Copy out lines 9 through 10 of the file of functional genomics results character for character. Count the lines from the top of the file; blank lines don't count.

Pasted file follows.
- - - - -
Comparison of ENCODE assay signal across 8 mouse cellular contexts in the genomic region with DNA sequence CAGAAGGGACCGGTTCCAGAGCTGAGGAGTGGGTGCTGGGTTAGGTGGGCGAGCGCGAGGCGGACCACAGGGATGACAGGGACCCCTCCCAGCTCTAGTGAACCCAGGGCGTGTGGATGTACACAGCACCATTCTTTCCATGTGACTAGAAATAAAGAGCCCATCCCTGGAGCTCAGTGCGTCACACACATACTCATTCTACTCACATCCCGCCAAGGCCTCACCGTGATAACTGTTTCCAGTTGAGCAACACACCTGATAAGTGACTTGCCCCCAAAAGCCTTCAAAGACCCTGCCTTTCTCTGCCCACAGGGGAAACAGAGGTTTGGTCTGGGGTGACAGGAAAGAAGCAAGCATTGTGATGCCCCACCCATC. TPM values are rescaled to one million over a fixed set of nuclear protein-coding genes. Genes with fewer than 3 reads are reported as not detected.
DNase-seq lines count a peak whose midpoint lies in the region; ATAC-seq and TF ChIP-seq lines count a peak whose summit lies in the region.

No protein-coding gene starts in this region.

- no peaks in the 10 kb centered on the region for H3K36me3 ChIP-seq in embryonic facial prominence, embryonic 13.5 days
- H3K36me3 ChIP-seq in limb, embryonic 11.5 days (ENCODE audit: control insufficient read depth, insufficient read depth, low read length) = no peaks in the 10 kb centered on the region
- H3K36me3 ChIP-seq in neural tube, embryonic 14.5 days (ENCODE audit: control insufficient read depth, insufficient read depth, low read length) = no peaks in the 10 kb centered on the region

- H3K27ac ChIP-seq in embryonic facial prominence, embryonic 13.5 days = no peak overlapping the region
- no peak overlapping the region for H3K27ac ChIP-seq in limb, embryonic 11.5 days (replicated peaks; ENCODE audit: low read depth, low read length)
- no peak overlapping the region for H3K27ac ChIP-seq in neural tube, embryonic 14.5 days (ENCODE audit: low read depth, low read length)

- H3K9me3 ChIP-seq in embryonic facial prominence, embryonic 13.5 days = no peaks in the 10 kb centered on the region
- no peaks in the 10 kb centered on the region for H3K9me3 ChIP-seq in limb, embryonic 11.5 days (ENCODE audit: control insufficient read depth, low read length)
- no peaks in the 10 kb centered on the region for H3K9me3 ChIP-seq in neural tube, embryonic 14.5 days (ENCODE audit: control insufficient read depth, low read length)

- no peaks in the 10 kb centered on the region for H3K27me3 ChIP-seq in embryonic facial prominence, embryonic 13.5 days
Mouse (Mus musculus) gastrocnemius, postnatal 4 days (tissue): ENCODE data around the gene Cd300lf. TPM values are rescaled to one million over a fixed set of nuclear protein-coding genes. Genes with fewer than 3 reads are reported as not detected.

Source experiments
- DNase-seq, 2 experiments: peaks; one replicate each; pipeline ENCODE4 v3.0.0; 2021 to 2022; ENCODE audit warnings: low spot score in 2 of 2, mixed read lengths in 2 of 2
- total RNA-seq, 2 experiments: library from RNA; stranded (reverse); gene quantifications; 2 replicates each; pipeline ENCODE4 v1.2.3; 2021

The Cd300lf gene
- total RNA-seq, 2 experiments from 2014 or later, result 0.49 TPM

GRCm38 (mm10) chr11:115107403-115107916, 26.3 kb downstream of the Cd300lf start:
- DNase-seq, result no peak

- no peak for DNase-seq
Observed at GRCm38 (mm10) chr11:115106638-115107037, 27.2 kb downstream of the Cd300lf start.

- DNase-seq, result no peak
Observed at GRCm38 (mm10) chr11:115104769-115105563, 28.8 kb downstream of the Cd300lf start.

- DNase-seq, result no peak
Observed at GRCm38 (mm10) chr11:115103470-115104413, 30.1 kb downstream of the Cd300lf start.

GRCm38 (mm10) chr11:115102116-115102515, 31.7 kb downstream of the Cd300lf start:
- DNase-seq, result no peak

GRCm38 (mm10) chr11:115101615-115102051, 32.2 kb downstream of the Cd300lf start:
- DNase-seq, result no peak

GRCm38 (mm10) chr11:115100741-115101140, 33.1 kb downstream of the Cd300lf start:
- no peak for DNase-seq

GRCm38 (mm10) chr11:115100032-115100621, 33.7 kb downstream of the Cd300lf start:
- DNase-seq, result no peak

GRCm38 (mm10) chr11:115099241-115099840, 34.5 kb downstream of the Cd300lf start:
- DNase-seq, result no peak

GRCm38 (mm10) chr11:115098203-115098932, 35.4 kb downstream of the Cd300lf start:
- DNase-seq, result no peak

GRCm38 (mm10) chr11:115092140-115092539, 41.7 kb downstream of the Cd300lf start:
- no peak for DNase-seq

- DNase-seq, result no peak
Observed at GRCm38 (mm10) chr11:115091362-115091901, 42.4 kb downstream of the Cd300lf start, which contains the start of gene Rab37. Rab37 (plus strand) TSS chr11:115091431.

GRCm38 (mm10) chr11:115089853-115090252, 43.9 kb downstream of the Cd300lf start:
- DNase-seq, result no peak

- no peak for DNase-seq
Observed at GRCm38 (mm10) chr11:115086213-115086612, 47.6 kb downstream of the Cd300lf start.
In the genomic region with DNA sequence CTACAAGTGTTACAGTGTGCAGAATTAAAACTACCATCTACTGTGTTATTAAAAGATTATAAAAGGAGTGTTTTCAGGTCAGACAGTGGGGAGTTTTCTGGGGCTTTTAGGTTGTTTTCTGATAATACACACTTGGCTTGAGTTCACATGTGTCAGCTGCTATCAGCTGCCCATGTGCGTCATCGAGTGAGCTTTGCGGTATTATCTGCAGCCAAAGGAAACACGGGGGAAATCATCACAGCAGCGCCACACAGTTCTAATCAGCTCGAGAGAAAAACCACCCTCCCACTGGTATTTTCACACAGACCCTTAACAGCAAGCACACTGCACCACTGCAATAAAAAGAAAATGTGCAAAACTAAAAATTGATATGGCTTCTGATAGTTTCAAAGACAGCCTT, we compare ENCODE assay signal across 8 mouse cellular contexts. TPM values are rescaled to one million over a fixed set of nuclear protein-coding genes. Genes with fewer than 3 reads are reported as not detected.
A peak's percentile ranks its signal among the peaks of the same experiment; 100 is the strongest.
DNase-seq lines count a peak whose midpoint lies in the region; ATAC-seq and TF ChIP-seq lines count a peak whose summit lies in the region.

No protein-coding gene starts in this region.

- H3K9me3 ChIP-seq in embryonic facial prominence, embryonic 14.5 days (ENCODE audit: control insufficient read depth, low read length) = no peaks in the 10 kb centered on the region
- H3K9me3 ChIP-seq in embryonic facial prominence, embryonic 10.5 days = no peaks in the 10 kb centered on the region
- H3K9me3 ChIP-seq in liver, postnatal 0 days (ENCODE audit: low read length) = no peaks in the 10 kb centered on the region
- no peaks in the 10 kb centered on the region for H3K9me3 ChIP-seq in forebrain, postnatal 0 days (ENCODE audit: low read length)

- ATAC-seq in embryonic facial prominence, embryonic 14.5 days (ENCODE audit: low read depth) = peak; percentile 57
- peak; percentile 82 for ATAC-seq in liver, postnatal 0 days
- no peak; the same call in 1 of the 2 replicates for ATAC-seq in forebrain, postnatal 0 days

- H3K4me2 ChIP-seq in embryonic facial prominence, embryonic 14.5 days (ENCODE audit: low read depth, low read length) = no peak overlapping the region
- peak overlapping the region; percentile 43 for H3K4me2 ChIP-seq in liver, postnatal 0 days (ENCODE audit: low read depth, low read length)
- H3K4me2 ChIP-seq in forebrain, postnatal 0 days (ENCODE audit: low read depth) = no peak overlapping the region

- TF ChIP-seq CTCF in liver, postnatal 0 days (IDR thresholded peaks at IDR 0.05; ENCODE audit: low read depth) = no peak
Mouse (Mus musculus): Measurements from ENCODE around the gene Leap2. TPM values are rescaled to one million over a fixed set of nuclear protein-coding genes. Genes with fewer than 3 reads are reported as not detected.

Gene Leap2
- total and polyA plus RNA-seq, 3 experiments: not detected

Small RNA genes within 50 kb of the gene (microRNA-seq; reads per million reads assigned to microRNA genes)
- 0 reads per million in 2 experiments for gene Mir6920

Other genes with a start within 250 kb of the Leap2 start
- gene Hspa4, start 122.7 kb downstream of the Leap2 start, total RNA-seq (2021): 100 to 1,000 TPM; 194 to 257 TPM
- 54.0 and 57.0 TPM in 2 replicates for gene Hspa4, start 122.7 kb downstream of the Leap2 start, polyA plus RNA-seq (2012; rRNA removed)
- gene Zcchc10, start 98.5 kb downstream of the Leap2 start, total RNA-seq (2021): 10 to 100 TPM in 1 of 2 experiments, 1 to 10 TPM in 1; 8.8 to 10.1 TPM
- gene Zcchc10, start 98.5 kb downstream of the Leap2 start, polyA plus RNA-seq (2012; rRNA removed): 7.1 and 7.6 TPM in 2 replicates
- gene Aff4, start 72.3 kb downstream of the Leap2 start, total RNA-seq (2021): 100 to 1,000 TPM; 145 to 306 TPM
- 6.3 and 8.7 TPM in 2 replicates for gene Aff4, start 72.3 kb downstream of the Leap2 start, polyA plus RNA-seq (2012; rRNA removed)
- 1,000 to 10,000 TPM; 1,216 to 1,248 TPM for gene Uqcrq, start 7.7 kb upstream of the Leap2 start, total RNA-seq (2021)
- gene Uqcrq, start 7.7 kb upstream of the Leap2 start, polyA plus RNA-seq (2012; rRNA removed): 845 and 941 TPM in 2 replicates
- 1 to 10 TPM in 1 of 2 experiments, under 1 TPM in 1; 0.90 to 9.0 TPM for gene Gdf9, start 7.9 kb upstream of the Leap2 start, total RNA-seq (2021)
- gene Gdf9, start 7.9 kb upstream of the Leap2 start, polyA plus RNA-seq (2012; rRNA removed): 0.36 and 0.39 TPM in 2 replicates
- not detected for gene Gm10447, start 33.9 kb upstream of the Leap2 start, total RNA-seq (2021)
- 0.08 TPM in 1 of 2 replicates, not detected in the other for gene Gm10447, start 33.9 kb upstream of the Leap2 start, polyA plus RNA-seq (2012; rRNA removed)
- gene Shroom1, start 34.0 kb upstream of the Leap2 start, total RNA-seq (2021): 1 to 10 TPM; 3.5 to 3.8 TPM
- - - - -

- no peak overlapping the region for H3K27ac ChIP-seq in neural tube, embryonic 14.5 days (ENCODE audit: low read depth, low read length)

- H3K9me3 ChIP-seq in embryonic facial prominence, embryonic 13.5 days = no peaks in the 10 kb centered on the region